Ok. I ask that you PLEASE not log off without leaving a smiley face/positive rating. This is VERY important and we do not finish just because it says, "To finish...". You may continue to ask additional questions without additional charge on this same thread even after you leave a positive rating.
Unfortunately, that's going to be a problem. But first, before we even get to that, even if somehow the crime did not make you deportable from the U.S., to have the best chance of approval of the N-400
, you would have to wait 5 years from the close of the case including time on probation. So let's say you tell that to the judge and the judge says that June 1, 2015 you are done with probation. You should wait 5 years from June 1, 2015 before applying. So that would be June 2, 2020. To apply before, you would almost certainly be denied because they want to see a full 5 years without issues. Normally, you would just lose $680 and apply again later, but in your case, I think if you were to apply, or if you were to travel outside of the U.S., when coming back, you could trigger a referral of your case to Immigration Court for Removal Proceedings. Why? Take a look at this link on pages 44 and 45:
If there is sexual misconduct, it is an Aggravated Felony and thus a deportable offence. At that point, you have a few options to take care of that offense so that it does not result in your deportation
1) Get a full and unconditional governor's or U.S. Presidential pardon for the crime.
2) Hire a VERY good criminal attorney to look into the possibility of reopening your criminal case because something was done incorrectly at the criminal level. If the case can be reopened, then the conviction needs to be vacated (set aside) and then you would need an agreement from the prosecutor not to prosecute you again (which they can do). You can try looking for an attorney at www.ailalawyer.com.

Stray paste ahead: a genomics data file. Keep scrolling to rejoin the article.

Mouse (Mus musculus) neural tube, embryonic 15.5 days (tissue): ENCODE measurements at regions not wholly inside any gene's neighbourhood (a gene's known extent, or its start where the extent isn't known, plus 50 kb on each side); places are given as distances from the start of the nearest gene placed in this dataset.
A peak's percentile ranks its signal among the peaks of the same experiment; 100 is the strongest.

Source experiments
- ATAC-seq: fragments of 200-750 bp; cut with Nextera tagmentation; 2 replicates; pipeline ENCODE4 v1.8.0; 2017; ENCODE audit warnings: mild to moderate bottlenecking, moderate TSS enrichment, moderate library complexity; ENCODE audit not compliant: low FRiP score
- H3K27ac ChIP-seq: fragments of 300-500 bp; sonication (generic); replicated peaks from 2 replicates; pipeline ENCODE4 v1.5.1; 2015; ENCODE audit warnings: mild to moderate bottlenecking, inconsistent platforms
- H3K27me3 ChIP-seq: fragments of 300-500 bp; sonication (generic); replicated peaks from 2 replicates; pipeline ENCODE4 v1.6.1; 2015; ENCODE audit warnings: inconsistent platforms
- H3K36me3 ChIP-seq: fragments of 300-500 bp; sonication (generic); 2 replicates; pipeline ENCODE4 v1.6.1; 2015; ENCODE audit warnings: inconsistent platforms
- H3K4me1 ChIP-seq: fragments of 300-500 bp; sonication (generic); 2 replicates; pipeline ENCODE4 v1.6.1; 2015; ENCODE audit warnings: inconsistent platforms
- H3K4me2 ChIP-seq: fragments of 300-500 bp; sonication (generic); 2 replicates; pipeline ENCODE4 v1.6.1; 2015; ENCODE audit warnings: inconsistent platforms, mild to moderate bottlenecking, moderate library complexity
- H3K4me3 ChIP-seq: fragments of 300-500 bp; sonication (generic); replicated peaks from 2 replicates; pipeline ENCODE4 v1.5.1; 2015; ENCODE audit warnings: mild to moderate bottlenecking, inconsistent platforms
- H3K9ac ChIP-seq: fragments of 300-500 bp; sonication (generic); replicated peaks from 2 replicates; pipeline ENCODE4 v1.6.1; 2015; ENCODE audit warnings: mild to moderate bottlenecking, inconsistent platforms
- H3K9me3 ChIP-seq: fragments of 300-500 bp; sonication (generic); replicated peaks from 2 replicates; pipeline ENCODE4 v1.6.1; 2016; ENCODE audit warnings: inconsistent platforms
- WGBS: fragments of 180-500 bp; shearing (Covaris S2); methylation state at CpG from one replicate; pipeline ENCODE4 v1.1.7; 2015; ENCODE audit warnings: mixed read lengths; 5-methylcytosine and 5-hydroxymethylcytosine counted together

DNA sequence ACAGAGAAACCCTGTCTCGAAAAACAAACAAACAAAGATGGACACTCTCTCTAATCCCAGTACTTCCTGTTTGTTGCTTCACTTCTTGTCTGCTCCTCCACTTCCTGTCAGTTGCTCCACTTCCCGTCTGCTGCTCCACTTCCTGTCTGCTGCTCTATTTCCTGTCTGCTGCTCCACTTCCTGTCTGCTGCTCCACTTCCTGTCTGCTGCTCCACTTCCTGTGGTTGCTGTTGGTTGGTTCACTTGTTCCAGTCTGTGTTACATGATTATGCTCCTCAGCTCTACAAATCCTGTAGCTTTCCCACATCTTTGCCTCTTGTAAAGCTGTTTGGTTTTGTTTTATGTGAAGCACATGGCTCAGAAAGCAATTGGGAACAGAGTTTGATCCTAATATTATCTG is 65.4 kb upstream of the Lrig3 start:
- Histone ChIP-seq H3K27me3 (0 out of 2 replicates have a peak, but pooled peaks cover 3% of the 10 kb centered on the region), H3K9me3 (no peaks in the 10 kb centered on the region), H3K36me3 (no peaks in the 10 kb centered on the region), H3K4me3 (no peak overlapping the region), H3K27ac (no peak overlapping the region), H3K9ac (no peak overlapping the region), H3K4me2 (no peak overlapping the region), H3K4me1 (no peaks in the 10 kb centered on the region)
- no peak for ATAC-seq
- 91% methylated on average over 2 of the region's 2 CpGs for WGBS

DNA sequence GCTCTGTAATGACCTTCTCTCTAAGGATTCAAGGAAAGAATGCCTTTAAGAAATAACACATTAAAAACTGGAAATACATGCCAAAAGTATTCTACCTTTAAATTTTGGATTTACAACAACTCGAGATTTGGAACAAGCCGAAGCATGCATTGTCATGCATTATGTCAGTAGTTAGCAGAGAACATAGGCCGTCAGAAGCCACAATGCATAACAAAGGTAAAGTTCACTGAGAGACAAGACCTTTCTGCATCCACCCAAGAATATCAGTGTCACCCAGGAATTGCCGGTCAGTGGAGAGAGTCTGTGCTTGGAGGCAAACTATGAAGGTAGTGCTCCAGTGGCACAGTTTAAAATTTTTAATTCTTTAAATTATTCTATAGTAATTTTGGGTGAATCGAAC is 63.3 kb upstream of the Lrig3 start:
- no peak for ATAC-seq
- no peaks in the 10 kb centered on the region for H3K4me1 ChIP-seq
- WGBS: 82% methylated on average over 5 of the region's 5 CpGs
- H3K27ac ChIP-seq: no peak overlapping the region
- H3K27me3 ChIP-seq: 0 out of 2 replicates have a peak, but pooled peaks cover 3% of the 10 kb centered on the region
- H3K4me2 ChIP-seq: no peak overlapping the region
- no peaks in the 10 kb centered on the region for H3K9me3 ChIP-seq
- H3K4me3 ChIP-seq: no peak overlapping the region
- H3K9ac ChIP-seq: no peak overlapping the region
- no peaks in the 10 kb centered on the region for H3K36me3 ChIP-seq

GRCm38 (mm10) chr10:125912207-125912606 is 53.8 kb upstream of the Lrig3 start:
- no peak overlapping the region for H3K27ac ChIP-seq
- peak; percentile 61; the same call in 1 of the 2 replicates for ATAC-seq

3) Convince the majority of the U.S. Congress to change the law or to make a law of special application only for you called a Private Bill.
These options essentially would eliminate the conviction so that Immigration cannot use it against you to keep you out. Unfortunately, sealing or expunging the conviction does not work.
4) IF you became a U.S. Lawful Permanent Resident while inside the U.S. AND you have a U.S. Citizen or U.S. Lawful Permanent Resident spouse or son or daughter that would suffer EXTREME HARDSHIP if you are deported, then you MIGHT stand a chance to not be deported and get Residency again.
I only tell you this because I care and don't want you to get deported. I could have just as easily told you the first part, that you had to wait, and then you could have gotten in trouble after applying or traveling. So please take that into consideration when rating me.
Now that I have given you an answer, you may rate me positively OR ask for additional information. Please do not rate me negatively for bad news or things that you may already know. That does not help you or me. I am here to help you and I am on your side. Give me a chance to help you. All you have to do is respond asking for additional information. You are NOT charged per question nor are you charged per response. If this seems a little complicated or overwhelming, I can also offer you an additional service for a small fee where we can speak in private over the phone or through email that may be helpful (this is a public forum where anyone can read the responses). Feel free to decline it, but if you do, please remember that I am not given a salary, so the only way that I am compensated is if you rate me positively. So at least please use the smiley faces and a bonus is always appreciated if you feel I earned it. Also, your question does NOT close just because it says, "To finish". I can still answer additional questions for you without additional charge. If I do not hear from you, I will automatically send that additional offer request. Thank you for your understanding and if you would like to request me in the future, just type: FOR GUILLERMO in the subject line and message box.